Maté

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maté

(mätā`, mătā`),

yerba maté

(yĕr`bä, –bə), or

Paraguay tea,

evergreen tree (Ilex paraguariensis) of the family Aquifoliaceae (hollyholly,
common name for members of the Aquifoliaceae, a family of widely distributed trees and shrubs, most numerous in Central and South America. The evergreen English holly (Ilex aquifolium
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 family). From ancient times Native Americans and now millions of Argentines and others in South America have made a tea (also called maté) from the young leaves and tender shoots of Ilex paraguensis, the source of the best brew, and from closely related species. Mate is the most popular beverage in S South America, and its culture is an important industry in Brazil and Paraguay. The tea is a stimulant and restorative, less astringent than genuine tea, and contains considerable caffeine. The word mate refers also to the cups in which the tea is infused, which are made from curiously shaped gourds or calabashes, with small openings cut in the top and sometimes decorated with silver mountings. The dried leaves are put in a container and covered with boiling water, and the tea is drunk through a bombilla, a tube provided at the lower end with a strainer of fine basketwork, metal, or perforated wood. Mate is classified in the division MagnoliophytaMagnoliophyta
, division of the plant kingdom consisting of those organisms commonly called the flowering plants, or angiosperms. The angiosperms have leaves, stems, and roots, and vascular, or conducting, tissue (xylem and phloem).
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, class Magnoliopsida, order Celastrales.

Maté

 

the dried ground leaves of the evergreen tree Ilex paraguariensis. The tree itself is also called maté. Maté contains up to 1.8 percent caffeine, 0.05 percent theobromine, 9-12 percent tannins, essential oil, vitamins A, B, and C, and citric acid. It is used to prepare a tonic beverage used in South America as tea, which is drunk from a small vessel made from the fruit of a gourd, which is also called maté.


Maté

 

(Ilex paraguariensis), also yerba, a plant of the family Aquifoliaceae. The maté is an evergreen tree measuring 6–16 m tall. The opposite, obovate, and smooth leaves have crenate edges; they are 7–10 cm long and 4–5 cm across. The small, unisexual flowers are usually four-parted and gathered into axillary umbellate inflorescences. The maté most commonly is dioecious, although occasionally monoecious specimens with bisexual flowers are encountered. The fruit is a drupe with four to eight seeds.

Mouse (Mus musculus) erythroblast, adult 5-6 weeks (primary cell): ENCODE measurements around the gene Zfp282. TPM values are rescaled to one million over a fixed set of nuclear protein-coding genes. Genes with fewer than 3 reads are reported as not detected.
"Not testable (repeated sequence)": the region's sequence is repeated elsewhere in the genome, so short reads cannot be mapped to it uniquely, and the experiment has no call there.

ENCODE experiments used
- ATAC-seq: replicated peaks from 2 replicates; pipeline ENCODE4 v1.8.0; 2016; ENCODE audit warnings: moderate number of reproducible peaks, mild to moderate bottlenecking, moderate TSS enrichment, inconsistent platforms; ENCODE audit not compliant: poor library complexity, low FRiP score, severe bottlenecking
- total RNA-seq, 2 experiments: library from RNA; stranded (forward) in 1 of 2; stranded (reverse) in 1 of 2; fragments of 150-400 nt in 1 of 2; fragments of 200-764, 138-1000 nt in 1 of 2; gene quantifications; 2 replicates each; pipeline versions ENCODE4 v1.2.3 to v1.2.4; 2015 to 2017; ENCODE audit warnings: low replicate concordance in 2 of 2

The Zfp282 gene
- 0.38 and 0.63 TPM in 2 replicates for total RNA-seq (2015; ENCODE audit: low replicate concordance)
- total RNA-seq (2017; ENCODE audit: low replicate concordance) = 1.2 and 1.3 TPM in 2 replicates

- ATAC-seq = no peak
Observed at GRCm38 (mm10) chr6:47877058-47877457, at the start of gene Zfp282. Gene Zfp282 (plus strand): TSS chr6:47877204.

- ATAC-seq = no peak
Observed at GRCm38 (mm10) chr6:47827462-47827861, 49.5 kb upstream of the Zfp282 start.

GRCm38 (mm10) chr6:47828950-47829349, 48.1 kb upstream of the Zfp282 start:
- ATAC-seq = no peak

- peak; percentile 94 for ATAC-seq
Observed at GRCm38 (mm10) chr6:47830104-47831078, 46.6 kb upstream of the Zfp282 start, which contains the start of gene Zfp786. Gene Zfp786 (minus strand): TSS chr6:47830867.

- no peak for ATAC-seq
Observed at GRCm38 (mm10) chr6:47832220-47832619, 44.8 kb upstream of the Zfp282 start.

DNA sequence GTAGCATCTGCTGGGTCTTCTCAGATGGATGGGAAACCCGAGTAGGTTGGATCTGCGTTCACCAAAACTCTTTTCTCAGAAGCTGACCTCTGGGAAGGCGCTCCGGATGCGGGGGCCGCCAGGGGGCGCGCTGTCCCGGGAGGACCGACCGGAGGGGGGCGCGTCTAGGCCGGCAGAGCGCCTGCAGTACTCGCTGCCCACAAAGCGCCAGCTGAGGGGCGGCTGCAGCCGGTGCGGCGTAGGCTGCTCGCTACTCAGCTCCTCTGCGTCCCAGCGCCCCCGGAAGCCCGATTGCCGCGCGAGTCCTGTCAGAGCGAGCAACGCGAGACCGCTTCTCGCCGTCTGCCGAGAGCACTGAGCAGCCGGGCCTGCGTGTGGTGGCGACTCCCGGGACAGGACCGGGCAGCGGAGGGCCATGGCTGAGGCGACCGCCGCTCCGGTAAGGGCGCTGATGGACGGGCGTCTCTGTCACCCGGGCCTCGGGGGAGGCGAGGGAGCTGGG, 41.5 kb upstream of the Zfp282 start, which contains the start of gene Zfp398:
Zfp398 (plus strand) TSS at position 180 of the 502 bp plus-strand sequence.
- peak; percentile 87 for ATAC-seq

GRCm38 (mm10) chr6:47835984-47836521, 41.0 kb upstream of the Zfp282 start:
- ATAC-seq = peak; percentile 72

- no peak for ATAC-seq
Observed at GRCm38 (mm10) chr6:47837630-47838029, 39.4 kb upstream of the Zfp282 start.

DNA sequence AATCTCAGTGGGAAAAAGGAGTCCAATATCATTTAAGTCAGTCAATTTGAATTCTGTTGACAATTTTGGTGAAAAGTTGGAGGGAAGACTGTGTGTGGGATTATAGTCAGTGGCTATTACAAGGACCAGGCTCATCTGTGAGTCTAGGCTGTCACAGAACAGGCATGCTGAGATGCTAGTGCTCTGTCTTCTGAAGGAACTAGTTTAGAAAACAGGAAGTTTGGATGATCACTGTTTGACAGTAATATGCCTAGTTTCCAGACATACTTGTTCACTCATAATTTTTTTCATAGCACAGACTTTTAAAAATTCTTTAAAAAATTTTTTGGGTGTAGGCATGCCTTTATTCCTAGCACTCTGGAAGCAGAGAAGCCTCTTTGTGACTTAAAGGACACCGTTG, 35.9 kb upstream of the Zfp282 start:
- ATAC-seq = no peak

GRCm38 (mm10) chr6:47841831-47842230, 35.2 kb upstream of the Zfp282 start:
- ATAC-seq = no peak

The maté grows wild in South America, between 12° and 33° S lat. It is found at elevations of 500 to 900 m above sea level. The plant formerly grew in thickets, most of which have been destroyed. It is cultivated for its leaves and young shoots, which are used to prepare a tonic, also called maté. The plant is cultivated mainly in Brazil and bordering regions of Argentina and Paraguay. Annual production is about 200,000 tons.

REFERENCE

Siniagin, I. I. Tropicheskoe zemledelie. Moscow, 1968.

mate

[māt]
(biology)
To pair for breeding.
To copulate.

mate

1. the sexual partner of an animal
2. Nautical
a. short for first mate
b. any officer below the master on a commercial ship
c. a warrant officer's assistant on a ship
References in classic literature ?
I would get the second mate to relieve me at that hour.
Goodness only knew how that absurdly whiskered mate would "account" for my conduct, and what the whole ship thought of that informality of their new captain.
This time we shall make sure of one scoundrel--sure that he will never again harm us or another," and with a sudden wrench he twisted the neck of the perfidious mate until there was a sharp crack, and the man's body lay limp and motionless in the ape-man's grasp.
The she- wolf sat down in the snow, and old One Eye, now more in fear of his mate than of the mysterious sapling, again sprang for the rabbit.
Mate says we must be past Straits of Dover, as in a moment of fog lifting he saw North Foreland, just as he heard the man cry out.
They no blamed the mate for ut, but me, an' me ashore ot the time on shup's buzz'ness.
And the mate danced up and down upon the cabin top and yelled, "Yah
Instantly both he and his mate leaped for the long neck of the ruminant.
The mate who, on account of his peculiar build, could not turn his head freely, twisted his thick trunk slightly, and ran his black eyes in the corners towards the steward.
I found the poor men on board almost in a tumult to get the victuals out of the boiler before it was ready; but my mate observed his orders, and kept a good guard at the cook-room door, and the man he placed there, after using all possible persuasion to have patience, kept them off by force; however, he caused some biscuit-cakes to be dipped in the pot, and softened with the liquor of the meat, which they called brewis, and gave them every one some to stay their stomachs, and told them it was for their own safety that he was obliged to give them but little at a time.
That isn't just a dog," was Van Horn's conclusion to the mate.
And here, sure enough, is my mate Bill, with a spy-glass under his arm, bless his old 'art, to be sure.